Halley Knigge (Griffin)

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Fashion quirks

Do you ever do that thing when you first walk out of the house where you quickly tally everything you’re wearing?

Magazines do it sometimes – take a picture of a girl on the street and go through the list:

* Gibson peasant top by way of Nordstrom Rack, $30
* Merona for Target dress pants, $24.99
* Steve Madden ballet flats, $50
* Bangle/earrings: Macy’s and Nordstrom Brass Plum, $16
* Total cost of my “Boho/professional” outfit: $120.99

I caught myself doing this the other day and suddenly realized: I do this every single day. And the scary part? I don’t think I’ve ever come in at under $100. In fact, it is really, really hard to come in under $100. And it makes sense: shoes and pants and shirts and sweaters add up. How much does your outfit cost right now?

I do it without thinking. It’s as unconscious as determining the “theme” of my outfit as I’m walking out the door.

Wait, you say that’s not normal? The rest of you don’t do the “hmm, today I have sort of a cowgirl/under-the-sea/crazy vibe going …” ?

Interpretation: I apparently believe that I live in a fashion magazine/fantasy world/on Project Runway … ?

Me right now:

* Huskies sweatshirt, $40
* Pen Yan, New York tourist tee shirt, $10
* Yoga pants, $24.99
* Sheepskin slippers from that kiosk at the Tacoma Mall (a Christmas present from little brother Noah): $60
* Total cost of my “Thursday night television” outfit: $134.99.

Scary.

Spotted on my (dirty) bumper:

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The post-post-college blues

So maybe the title of this post is a little misleading.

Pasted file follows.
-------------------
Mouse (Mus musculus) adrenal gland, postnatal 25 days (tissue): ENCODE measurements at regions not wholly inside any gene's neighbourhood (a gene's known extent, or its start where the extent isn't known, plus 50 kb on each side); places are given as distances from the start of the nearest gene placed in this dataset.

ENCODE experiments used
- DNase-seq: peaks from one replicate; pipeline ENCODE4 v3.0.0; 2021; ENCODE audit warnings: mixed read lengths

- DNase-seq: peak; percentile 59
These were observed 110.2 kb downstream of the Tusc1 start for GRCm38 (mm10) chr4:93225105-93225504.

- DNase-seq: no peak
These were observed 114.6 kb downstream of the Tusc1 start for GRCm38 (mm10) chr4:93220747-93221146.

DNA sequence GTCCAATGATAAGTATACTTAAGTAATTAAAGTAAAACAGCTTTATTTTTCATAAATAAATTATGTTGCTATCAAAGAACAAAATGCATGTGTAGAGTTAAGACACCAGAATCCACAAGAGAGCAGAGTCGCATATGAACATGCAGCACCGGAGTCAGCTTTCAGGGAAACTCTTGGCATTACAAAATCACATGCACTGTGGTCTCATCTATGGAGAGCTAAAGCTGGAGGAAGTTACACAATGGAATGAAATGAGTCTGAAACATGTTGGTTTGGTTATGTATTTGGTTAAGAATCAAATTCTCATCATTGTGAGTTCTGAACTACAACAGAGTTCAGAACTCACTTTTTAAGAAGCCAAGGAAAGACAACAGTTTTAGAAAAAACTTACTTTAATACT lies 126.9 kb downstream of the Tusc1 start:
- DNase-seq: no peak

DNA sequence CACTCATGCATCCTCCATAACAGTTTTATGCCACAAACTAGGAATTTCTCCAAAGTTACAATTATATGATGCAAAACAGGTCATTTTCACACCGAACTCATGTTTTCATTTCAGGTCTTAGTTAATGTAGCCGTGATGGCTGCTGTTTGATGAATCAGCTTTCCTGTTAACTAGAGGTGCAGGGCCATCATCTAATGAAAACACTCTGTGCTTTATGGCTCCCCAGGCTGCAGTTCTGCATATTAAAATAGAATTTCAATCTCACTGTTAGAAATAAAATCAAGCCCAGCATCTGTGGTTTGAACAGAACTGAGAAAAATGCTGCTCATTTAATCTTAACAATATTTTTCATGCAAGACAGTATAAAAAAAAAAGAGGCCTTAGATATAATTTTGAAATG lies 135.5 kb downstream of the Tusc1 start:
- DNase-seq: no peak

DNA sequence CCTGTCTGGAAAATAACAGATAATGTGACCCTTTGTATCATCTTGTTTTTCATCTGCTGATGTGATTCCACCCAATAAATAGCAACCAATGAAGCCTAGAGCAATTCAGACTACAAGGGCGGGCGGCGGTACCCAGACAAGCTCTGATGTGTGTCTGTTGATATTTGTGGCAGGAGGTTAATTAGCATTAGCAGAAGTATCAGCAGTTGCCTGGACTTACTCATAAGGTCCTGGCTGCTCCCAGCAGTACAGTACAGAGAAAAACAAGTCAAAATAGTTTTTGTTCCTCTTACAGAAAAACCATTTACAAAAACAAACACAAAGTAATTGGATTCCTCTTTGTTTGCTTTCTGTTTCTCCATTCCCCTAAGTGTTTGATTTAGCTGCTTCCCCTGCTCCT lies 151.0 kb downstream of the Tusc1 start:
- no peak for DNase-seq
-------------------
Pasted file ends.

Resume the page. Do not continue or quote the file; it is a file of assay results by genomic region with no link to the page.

I’ve been out of school for nearly two years now – and I don’t exactly have the blues. What I do have is a new appreciation to anyone who’s ever moved to a new town and started completely fresh – with no friends, and no clear idea about how to make them.
How do people meet people, anyway?
I was never the kind of girl who had trouble making friends – I’ve always been happiest when I’m going in 20 directions at once, surrounded by people at all times. Then I graduated.
My first year out was a bit of a cheat – yes, I was the new girl in town, with a new job and new apartment, but I was working with so many young, fresh-from-school people that it felt like an extension of undergrad.
This year, though. What do you do when you move to a new town (or an old town, with all new people in it)? When your best friends are scattered across the country? When your coworkers are so fun but so married with children, when you realize that you could go a year without meeting a single new person if you don’t shake up your routine?
I moved back so quickly this summer and moved right in with my mom to save the hassle of shopping for an apartment. We’d go to work, come home and walk the dogs, go to the gym, eat dinner. And then I had a scary thought: it could be me, my mom and the dogs forever.
Friends of mine from university and elsewhere had the same trouble. A friend from high school moved to Palo Alto and started sniffing around on Craigslist for friends. Don’t resort to that.